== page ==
Michigan’s High Childcare Costs Continue As Financial Assistance Remains Untapped
While 35% of Michigan’s children five years and under qualify for childcare subsidies, only 5% of families are tapping into the state’s financial resources. At the same time, nearly 44% of Michigan families live in childcare deserts — geographic hot spots where there’s a lack of licensed childcare providers.
RELATED: 35% of Michigan Kids Under 5 Qualify For Child Care Subsidies. Only 5% Use Them.
One Detroit’s Will Glover sat down with BridgeDetroit reporter Nushrat Rahman, who authored the article that sparked this story, to talk about the state of childcare in Michigan. They explore the state’s high costs, how to identify childcare deserts and how fewer options for providers have impacted the cost to families.
Will Glover: Nationwide high costs, accessibility and lack of personnel are why many say the childcare industry is in crisis. To get a better look at the state of Michigan childcare, I talked to BridgeDetroit reporter Nushrat Rahman about her article, “35% percent of Michigan kids under 5 qualify for childcare subsidies, but only 5% use them.”
Nushrat Rahman, Reporter, BridgeDetroit: Yeah, it’s a pretty staggering statistic, and this analysis was done by the Michigan League for Public Policy and Kids Count in Michigan.
Will Glover: The MLPP analyzes the impact of state and federal budgets and policies on residents with low incomes. Including Michigan 683,798 children under the age of five, as of 2019.
Nushrat Rahman: That’s a lot of kids, right? And so, when we look at it, what we find is that roughly one-third of children in Michigan under 5 qualify for these childcare subsidies, right? But only 5 percent actually received those credits. What this really looks like, is just this wide gap between the availability of assistance and families who are able to tap into it. That’s just talking about childcare. But if we look at food assistance, nearly 50% of young children in Michigan were eligible for food assistance benefits. However, only a quarter were enrolled to get that support. And if we look at cash assistance, right, so these are families who need cash assistance, 2% received the cash assistance, despite 11% of kids under five qualifying for it.
Will Glover: There’s also something that you mentioned in your article, which is the childcare deserts. So, just explain really quick what a childcare desert is and how prevalent that is here in Michigan.
Nushrat Rahman: What the researchers from the Michigan League for Public Policy and Kids Count of Michigan found is that, you know, an estimated 44 percent of Michiganders live in what’s called childcare deserts. So, these are places with a lack of childcare providers. And if we break it down a little bit more, you know, these are places where just the ratio of like kids to childcare providers just isn’t like one to one, right?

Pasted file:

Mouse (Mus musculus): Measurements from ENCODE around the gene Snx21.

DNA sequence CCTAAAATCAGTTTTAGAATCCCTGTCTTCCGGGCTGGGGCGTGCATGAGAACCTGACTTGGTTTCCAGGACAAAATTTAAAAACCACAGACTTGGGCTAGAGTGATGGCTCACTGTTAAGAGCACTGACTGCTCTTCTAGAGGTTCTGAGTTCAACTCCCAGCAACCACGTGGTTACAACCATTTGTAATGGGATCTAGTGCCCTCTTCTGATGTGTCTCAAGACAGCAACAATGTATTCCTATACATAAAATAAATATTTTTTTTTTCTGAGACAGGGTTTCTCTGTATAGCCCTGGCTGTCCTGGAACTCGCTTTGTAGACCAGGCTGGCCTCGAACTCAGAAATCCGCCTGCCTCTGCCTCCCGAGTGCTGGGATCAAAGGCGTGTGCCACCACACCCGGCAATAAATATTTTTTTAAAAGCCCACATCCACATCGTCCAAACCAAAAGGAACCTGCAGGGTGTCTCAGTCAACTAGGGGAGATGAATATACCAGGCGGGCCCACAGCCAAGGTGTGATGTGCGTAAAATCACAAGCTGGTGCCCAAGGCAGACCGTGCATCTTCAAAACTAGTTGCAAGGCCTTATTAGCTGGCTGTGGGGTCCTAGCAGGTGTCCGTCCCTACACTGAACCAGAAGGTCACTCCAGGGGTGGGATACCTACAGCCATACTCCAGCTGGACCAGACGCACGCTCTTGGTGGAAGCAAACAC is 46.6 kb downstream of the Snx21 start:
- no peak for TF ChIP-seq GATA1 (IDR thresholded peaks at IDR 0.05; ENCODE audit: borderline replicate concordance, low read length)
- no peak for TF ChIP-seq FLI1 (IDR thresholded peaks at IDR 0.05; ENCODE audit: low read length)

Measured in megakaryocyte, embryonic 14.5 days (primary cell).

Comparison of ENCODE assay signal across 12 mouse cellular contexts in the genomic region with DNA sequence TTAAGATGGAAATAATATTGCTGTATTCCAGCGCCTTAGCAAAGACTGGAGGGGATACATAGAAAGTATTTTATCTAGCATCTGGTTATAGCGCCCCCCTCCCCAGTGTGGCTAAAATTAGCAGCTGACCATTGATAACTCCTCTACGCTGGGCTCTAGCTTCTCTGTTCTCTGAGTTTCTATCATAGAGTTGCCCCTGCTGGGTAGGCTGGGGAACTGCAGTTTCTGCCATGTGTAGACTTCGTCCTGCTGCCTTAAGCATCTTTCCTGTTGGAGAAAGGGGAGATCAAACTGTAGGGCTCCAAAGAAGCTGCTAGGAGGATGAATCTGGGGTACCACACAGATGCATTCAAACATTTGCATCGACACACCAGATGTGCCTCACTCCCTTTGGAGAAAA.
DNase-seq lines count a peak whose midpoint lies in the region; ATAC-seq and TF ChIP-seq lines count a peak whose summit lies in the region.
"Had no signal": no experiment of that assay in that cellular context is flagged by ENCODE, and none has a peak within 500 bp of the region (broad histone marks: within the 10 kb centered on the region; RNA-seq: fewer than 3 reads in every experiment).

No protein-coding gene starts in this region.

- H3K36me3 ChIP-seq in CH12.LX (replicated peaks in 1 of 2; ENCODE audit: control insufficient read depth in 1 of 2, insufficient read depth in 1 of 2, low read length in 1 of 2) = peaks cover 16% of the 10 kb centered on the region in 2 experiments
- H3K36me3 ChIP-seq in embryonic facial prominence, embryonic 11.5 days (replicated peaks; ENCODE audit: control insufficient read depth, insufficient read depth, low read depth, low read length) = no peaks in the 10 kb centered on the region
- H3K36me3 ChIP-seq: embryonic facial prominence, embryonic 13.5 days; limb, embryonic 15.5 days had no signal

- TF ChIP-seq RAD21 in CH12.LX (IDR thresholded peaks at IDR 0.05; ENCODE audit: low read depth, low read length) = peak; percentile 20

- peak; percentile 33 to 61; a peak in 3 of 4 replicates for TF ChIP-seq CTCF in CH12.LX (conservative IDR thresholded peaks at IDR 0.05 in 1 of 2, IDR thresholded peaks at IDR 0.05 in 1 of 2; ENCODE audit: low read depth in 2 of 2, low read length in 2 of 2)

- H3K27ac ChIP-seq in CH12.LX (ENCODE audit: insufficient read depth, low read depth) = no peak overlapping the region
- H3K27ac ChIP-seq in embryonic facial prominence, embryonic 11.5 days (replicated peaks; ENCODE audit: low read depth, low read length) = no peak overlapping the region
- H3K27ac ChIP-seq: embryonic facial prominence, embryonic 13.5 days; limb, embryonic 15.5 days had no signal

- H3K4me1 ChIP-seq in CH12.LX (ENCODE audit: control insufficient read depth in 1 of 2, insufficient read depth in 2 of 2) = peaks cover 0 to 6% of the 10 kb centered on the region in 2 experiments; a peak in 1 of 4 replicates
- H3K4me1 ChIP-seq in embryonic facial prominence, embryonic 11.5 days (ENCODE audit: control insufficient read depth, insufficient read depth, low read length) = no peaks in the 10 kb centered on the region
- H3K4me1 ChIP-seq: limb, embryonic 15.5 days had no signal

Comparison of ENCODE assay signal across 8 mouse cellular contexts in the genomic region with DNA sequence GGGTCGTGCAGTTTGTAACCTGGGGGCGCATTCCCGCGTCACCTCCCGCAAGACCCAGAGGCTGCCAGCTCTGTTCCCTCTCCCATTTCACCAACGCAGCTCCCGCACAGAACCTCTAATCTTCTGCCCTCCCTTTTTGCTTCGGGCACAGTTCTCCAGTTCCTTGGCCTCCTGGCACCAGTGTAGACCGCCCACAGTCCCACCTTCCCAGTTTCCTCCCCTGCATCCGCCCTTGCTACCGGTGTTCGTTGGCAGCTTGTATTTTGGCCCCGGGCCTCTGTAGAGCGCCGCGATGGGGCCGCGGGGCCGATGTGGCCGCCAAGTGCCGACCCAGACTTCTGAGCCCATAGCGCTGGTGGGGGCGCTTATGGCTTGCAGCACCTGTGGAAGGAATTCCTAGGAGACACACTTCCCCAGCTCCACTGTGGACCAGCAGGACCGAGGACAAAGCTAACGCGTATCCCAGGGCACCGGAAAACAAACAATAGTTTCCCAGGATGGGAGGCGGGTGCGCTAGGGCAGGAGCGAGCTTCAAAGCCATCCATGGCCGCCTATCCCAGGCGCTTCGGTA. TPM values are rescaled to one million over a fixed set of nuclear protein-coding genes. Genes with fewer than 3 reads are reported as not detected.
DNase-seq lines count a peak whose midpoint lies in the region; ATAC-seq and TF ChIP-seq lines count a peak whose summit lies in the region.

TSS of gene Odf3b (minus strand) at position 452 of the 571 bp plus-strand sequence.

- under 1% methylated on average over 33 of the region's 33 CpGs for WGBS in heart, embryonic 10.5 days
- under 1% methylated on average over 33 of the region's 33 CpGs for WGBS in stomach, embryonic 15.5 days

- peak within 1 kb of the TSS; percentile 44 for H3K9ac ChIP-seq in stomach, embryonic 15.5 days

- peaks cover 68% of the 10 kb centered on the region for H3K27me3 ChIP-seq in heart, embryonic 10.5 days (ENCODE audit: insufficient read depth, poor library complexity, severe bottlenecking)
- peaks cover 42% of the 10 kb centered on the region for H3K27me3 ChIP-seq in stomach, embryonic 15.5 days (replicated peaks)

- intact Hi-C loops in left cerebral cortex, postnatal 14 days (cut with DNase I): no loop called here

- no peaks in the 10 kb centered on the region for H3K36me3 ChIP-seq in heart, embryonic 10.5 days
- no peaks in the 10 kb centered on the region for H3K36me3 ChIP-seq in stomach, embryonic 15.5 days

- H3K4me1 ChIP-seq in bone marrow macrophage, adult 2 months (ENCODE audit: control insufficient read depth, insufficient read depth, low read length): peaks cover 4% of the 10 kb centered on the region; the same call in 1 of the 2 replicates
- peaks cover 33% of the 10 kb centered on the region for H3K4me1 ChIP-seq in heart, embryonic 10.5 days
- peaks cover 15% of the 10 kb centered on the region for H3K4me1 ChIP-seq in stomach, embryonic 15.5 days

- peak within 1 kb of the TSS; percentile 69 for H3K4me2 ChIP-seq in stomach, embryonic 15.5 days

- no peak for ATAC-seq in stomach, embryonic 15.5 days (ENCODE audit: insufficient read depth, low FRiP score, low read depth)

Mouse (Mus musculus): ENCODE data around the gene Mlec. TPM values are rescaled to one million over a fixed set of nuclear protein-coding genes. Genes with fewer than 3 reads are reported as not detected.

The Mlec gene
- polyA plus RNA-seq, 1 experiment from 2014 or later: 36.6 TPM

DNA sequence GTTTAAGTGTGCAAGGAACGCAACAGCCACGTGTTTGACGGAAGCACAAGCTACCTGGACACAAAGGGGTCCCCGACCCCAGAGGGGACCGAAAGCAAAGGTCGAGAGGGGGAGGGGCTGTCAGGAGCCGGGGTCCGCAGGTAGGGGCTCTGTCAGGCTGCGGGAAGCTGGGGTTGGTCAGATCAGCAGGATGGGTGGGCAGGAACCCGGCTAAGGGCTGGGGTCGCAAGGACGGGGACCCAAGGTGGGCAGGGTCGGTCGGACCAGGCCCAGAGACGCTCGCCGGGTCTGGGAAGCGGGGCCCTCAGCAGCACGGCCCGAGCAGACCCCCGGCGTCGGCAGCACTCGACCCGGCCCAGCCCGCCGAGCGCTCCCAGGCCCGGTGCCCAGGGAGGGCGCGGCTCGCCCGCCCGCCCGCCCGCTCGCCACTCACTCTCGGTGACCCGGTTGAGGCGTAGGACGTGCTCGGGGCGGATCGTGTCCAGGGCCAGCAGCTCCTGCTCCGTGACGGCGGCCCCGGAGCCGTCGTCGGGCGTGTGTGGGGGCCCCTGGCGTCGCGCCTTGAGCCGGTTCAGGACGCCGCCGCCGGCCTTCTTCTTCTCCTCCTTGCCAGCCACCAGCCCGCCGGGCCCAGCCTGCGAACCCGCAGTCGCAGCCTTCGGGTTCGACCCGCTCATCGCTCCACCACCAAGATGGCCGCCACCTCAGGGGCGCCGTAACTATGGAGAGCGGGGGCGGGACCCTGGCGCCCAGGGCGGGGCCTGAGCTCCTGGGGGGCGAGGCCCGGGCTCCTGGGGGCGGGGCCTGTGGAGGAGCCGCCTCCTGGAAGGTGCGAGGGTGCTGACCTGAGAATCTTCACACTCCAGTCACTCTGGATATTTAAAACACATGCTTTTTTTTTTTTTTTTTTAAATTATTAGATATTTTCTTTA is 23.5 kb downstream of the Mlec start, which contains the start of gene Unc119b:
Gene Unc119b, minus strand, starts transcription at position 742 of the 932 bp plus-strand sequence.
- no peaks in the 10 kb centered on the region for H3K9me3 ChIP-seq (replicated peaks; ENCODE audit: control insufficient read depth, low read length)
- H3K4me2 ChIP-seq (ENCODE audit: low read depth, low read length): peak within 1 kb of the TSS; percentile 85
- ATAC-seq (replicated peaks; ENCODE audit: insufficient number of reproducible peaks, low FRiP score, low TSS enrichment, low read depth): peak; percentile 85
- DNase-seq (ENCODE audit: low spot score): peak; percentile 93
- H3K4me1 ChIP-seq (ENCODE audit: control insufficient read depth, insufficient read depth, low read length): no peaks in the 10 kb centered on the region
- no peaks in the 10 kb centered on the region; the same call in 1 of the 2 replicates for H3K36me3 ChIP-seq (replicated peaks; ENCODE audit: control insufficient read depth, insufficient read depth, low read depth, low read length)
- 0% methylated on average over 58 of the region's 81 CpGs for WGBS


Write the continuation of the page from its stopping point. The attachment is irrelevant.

You know, I talked to one of the folks over at the Michigan policy and kids count, and they mentioned that that’s one of the reasons that could be behind just like, you know, parents not being able to use these subsidies, is the fact that childcare providers, it’s just like difficult to kind of get a childcare provider because there isn’t that many. And I think the pandemic just really illustrated the upheaval that the childcare industry went through like there was already a shortage of early childhood educators.
Now the industry is facing issues with recruitment and retention because a lot of the workers, you know, make it low pay. So, you know, there’s been like federal injection of ways to help the industry, but there are multiple factors that are kind of at play here.
Will Glover: Early childhood education is foundational to a child’s social development, academic success and economic mobility. It’s also a key investment in the future success of our state.
Will Glover: So that said, what type of action is the state taking to try and close these gaps to try and make these things available? What is the state doing?
Nushrat Rahman: So, last year, Gov. Gretchen Whitmer, she unveiled a 1.4 billion dollars plan to expand affordable childcare with federal dollars. And so, what that has looked like so far is, you know, licensed childcare workers can now get a $1,000 bonus, right? So, there is some movement there. Since then, you know, the state has raised the income eligibility for childcare subsidies, so these credits to 185.
Basically, what that translates to is a family of 4 making more than $49,000, basically, what that means is that more families are eligible for this childcare subsidy through 2023. And then, you know, there’s a little bit of a change afterward, but what researchers say is that that needs to continue. It’s a good thing that more families are eligible, but we need to kind of continue making strides in order to continue helping the youngest Michiganders.
Will Glover: Most recently, Gov. Whitmer has called for expanding Michigan’s Great Start Readiness program, that provides free preschool to eligible 4-year old’s, to 456 million dollars.
Will Glover: Where do you feel we are headed when it comes to childcare in Michigan? Are we headed in the right direction? And are we going to get to a place anytime soon where these gaps are, at the very least, a little less?
Nushrat Rahman: You know, I’m not like a policymaker, anything like that, but I think reports like this kind of highlight the gap, and I think the important thing is to really listen to what’s happening on the ground. So, listening to these childcare providers, these local businesses who are doing this work. I think one of the important things to know, is that a lot of the times childcare responsibilities fall on women like working moms, and so listening to work moms and working parents, moms and dads, to see what they need in order to kind of help them out.
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